Posts with tag: rental property carbon monoxide alarms

Pressing Test on Carbon Monoxide Alarms is NOT Testing Them

Landlords and letting agents are warned that they may not be complying with new legislation if they simply press the test button on carbon monoxide alarms.

The law, which came into effect on 1st October, requires landlords or their agents to test smoke and carbon monoxide alarms at the start of each new tenancy.

However, an expert has advised that the test button on carbon monoxide alarms is not sufficient in ensuring that the alarm works; the test button tests the circuit, but does not check whether the sensor is functioning.

Pressing Test on Carbon Monoxide Alarms is NOT Testing Them

Pressing Test on Carbon Monoxide Alarms is NOT Testing Them

However, the new regulations require landlords to ensure that their rental properties have working carbon monoxide alarms.

Agents conducting these checks for landlords, including those that delegate the duty to maintenance staff or inventory clerks, could leave landlords exposed to prosecution if they do not specifically check that the alarms work.

Managing Director of Gas Safe Europe, John Stones, states: “Simply pressing the so-called test button only tests the battery, buzzer and circuit, yet the sensor is the component most likely to fail.”1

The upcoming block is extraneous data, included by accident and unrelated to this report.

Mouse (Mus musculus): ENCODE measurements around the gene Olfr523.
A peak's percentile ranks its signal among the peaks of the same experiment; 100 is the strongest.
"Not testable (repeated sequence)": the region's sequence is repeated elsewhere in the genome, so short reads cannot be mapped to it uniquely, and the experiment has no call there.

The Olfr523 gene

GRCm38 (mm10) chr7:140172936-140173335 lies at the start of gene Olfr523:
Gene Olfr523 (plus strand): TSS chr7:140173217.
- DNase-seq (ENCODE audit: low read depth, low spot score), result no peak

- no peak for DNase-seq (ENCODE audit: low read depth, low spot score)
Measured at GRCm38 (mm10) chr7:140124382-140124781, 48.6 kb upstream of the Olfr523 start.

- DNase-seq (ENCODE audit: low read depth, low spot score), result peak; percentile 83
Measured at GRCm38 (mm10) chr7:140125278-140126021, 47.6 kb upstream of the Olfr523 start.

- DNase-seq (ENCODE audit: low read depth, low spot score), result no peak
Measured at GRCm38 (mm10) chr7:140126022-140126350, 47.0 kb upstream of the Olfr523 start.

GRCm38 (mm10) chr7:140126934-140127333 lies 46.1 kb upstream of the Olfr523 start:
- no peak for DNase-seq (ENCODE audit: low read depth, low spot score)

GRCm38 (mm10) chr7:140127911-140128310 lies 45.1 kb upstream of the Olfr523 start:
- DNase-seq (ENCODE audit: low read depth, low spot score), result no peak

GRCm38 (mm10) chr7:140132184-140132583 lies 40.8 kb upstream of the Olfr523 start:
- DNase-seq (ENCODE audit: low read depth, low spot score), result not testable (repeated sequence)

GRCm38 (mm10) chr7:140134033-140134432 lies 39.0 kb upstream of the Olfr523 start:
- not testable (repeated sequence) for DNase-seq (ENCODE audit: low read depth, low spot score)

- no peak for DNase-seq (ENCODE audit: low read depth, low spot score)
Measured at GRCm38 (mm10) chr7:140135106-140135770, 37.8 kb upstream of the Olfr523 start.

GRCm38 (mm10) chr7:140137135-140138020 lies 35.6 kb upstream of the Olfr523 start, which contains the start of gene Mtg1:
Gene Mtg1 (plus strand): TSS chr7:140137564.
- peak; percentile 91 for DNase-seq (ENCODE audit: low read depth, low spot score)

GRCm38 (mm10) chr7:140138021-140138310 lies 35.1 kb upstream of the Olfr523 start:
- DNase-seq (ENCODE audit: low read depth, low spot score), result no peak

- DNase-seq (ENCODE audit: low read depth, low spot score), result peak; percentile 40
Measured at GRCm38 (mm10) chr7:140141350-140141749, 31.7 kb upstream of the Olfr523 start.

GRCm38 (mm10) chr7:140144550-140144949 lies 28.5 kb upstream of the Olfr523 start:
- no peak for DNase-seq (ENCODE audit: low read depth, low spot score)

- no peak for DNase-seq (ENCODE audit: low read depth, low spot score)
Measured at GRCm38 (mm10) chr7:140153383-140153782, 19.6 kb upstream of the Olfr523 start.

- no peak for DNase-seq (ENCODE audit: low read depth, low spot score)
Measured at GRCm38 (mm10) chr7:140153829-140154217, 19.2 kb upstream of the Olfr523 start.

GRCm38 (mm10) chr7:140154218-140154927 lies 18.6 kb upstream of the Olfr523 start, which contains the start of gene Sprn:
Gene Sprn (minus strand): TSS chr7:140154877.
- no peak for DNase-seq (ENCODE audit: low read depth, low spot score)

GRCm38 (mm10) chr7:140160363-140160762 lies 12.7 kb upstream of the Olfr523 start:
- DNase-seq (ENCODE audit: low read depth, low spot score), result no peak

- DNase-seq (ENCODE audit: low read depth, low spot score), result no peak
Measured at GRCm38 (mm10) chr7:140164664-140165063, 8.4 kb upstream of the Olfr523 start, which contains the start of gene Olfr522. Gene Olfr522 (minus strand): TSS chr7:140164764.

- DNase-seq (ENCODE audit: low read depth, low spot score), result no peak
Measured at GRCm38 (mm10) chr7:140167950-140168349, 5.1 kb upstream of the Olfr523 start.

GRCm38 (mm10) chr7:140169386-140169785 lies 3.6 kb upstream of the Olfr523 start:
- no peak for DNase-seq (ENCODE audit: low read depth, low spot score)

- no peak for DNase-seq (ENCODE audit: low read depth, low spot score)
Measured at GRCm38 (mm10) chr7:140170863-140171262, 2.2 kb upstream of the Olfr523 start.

He says that testing can only be done properly by injecting test gas, such as Detectagas, over the alarm.

Landlords and agents should also be aware that carbon monoxide alarm sensors have very short life spans.

From 1st October, private landlords have been legally required to install smoke alarms on each floor of their rental properties and carbon monoxide alarms in rooms where there are solid fuel burning appliances. This applies to new and existing tenancies.

The new law only applies in England.

However, some believe that the new laws do not go far enough. Some argue that carbon monoxide alarms should be required where there are gas boilers.

In Northern Ireland, the legal requirement is to have carbon monoxide alarms fitted in all new homes, whether rental or owner-occupier, and whenever a boiler or solid fuel stove is upgraded.